Growth of Three-Dimensional Cracks
Seminar | April 8 | 2-3 p.m. | 3110 Etcheverry Hall
Professor Gregory J. Rodin, Department of Aerospace Engineering and Engineering Mechanics, Institute for Computational Engineering and Sciences, University of Texas at Austin
Abstract: Growth of three-dimensional cracks is modeled as a continuous sequence of initiation events during which the crack front remains smooth. Two issues of importance are addressed. First, it is established that, at each point along the crack front, the velocity and configurational force are two-dimensional vectors, lying in the local normal plane. This allows one to generalize any two-dimensional crack growth criterion to three dimensions. Second, a simple mesoscopic model to account for along-the-crack-front non-locality is proposed. This model eliminates pathological growth patterns ubiquitous to three-dimensional cracks, and it is easy to use, as it relies on standard fracture properties only.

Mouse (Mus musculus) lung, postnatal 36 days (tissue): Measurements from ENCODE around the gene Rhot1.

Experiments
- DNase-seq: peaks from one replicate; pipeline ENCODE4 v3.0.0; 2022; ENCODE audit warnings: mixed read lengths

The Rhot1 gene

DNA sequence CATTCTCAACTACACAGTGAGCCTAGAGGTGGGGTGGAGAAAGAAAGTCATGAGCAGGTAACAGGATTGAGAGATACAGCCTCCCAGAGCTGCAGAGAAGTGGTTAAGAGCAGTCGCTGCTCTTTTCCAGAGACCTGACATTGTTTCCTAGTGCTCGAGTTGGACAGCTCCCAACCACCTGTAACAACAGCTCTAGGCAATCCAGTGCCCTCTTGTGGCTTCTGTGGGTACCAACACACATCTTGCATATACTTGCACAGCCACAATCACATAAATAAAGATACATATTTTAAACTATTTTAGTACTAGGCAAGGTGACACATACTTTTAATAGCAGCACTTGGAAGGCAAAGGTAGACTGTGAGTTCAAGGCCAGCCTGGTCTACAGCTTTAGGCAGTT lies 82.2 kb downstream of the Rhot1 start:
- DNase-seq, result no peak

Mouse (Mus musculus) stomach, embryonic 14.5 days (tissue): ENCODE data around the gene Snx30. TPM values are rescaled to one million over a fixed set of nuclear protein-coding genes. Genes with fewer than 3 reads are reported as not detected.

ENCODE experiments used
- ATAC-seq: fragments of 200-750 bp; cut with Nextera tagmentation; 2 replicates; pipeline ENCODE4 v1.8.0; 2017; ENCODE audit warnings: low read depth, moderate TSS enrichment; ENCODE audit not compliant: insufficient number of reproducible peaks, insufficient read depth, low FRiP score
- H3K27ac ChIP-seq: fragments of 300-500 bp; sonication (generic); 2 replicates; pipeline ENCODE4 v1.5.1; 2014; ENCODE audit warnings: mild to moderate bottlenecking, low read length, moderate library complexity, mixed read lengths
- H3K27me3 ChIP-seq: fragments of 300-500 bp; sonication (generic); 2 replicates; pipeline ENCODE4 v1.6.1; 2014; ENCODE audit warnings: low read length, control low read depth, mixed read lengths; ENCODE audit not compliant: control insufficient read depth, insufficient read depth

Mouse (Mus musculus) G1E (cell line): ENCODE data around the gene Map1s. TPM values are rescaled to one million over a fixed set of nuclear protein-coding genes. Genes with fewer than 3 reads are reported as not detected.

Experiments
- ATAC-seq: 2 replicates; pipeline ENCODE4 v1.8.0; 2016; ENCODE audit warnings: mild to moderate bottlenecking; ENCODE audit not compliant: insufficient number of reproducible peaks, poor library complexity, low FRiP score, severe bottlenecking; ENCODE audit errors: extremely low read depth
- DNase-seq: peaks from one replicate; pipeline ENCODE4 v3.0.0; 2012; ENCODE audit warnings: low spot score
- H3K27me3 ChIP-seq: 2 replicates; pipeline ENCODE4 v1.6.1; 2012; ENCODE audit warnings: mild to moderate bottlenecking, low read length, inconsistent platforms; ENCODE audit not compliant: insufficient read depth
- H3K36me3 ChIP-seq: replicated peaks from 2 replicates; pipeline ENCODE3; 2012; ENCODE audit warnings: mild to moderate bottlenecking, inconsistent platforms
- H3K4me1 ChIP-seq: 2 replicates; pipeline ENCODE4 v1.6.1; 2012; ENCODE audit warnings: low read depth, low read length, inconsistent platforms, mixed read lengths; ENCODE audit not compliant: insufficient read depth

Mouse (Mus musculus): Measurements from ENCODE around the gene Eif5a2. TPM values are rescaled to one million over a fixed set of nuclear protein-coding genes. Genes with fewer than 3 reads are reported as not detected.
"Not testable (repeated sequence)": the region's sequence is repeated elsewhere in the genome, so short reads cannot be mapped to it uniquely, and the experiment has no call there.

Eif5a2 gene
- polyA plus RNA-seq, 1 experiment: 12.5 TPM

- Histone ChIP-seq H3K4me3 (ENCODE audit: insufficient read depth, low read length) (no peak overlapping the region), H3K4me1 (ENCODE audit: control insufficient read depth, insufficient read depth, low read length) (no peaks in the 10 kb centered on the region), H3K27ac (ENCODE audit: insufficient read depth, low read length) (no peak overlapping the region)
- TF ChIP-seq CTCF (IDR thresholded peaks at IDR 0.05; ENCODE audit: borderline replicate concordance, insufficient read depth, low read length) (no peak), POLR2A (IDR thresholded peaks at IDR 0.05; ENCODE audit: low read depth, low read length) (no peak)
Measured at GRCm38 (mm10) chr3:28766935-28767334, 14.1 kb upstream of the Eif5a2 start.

Biography: G. J. Rodin is Professor of Aerospace Engineering and Engineering Mechanics at The University of Texas at Austin, where he has been on the faculty since 1986. He is also affiliated with the Institute for Computational Engineering and Science.Professor Rodin studied engineering at Saint-Petersburg Technical University in Russia, and earned his Ph.D. degree in Mechanical Engineering from Massachusetts Institute of Technology in 1986. Professor Rodin was awarded Research Initiation Grant by the National Science Foundation in 1987, ALCOA Foundation Awards in 1991 and 1993, and was chosen as a Temple Foundation Fellow in 1995. He has held visiting positions at Ecole Normale Superior (France), Ecole Polytechnique (France), University of Stuttgart (Germany), University of Liverpool (UK), and University of Minnesota.Professor Rodin's primary research interests are in mechanics of materials. He is particularly interested in various aspects of multi-scale modeling of complex materials and fracture. He has published papers in the leading journals in mechanics of materials, computational and applied mathematics, chemical physics, and fluid mechanics.